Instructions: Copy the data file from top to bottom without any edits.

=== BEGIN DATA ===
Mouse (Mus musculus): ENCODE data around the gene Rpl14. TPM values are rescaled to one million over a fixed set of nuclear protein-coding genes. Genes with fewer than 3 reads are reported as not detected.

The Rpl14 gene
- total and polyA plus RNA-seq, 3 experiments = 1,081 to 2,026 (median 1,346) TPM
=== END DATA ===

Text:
Mouse (Mus musculus): ENCODE data around the gene Rpl14. TPM values are rescaled to one million over a fixed set of nuclear protein-coding genes. Genes with fewer than 3 reads are reported as not detected.

The Rpl14 gene
- total and polyA plus RNA-seq, 3 experiments = 1,081 to 2,026 (median 1,346) TPM